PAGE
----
Singapore is in danger of entering recession in the third quarter, in what could be a sign of a wider, deeper slow down all over Asia.
A recession is defined as two consecutive quarters of quarter-on-quarter contraction.
In Q2, Singapore’s GDP fell 4.6% from Q1, and recent trade data suggests it could contract again in the third quarter.
That spells bad news for the rest of the region.
That is because during Asia’s last two major recessions — the 2001 tech recession and the 2008 financial crisis — Singapore was one of the first and/or few Asian nations to hit a wall, according to Bank of America Merrill Lynch.
The country usually starts to slow down considerably one to two quarters earlier than its neighbours.
“During the global financial crisis, after Singapore slipped into a recession in 3Q 2008, Malaysia, India, Thailand and the Philippines all followed suit and slipped into recession one to two quarters later,” BAML said in a recent note.
“Indonesia and Korea saw one quarter of negative quarter-on-quarter growth. China’s growth moderated but did not contract.”
Why this canary in that cold mine?
Singapore is vulnerable because it’s small, and its total trade is over three times GDP. BAML says that makes it a “useful recession barometer.” It is sensitive to its neighbour’s demand (or lack thereof).
See, a demand crisis is what we’re worried about in Asia. With China slowing down significantly, the worry is that countries that have been providing it with raw materials or manufactured goods will start to feel its absence.
Singapore’s August trade numbers reflect that. Non oil exports (NODX) fell 8.4% on a year-over-year basis. The government cited a contraction in Taiwan, South Korea and China as the main reason for its decline.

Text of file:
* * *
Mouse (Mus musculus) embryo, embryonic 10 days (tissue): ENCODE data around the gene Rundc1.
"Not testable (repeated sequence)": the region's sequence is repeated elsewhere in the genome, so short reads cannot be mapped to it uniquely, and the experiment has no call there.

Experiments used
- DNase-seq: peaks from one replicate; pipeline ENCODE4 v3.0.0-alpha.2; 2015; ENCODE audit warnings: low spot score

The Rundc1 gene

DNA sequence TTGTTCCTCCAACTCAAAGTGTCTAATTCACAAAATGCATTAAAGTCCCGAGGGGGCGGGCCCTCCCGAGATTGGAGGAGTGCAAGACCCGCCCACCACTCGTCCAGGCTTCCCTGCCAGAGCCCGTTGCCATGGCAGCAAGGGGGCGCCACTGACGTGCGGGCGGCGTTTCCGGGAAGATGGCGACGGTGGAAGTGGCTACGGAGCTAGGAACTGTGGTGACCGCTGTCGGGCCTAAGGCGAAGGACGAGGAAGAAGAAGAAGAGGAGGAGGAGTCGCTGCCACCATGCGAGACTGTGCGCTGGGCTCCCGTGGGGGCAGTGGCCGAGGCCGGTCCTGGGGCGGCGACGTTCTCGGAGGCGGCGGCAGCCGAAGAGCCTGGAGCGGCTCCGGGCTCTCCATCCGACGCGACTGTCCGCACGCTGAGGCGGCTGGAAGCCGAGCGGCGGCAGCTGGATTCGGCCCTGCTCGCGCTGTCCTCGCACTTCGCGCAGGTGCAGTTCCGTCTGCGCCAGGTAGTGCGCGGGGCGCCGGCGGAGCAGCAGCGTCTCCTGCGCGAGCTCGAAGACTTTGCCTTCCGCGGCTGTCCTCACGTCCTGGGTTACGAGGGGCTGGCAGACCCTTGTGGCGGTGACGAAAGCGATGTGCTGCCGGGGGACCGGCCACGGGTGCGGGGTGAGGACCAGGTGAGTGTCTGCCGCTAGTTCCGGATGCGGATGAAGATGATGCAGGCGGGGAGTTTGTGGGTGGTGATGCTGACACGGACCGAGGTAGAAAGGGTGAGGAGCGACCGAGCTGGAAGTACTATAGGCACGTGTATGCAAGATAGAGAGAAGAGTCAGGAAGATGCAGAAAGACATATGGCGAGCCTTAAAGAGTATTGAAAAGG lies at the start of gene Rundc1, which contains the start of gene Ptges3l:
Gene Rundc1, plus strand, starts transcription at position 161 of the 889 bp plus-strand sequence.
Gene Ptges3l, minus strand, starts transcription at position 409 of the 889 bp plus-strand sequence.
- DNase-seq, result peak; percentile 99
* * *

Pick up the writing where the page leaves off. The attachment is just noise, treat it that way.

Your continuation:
A reliance on trade is one huge reason Singapore is a barometer. Another is that Singapore releases its flash GDP number before any of its neighbours.
Its next release is during the second week of October. BAML expects GDP to grow 1% on a year-over-year basis, but to contract 0.9% from August to September.
Digging into that GDP number
Once we have the fresh GDP number, there’s more we can learn about Asia — specifically China, where numbers tend to be more opaque.
Back in July, LMM’s Bill Miller told an audience in New York City that if you don’t trust the growth numbers coming out of China, the best way to understand the world’s 2nd largest economy is to look at Singapore.
“Singapore’s numbers you can trust,” he said. “That’s a good sense of how much the Chinese economy has slowed down.”
The key is manufacturing. When Miller made those comments in July, manufacturing in the country had slowed down 4% from the same time a year before.
In August things got worse.
“On a year-on-year basis, manufacturing output declined 7.0% in August 2015,” Singapore’s government wrote in its data release.
“Excluding biomedical manufacturing, output fell 8.1%. On a three-month moving average basis, manufacturing output contracted 5.7% in August 2015, compared to a year ago. On a seasonally adjusted month-on-month basis, manufacturing output decreased 3.7% in August 2015 compared to July 2015.”
So are you ready for the reveal?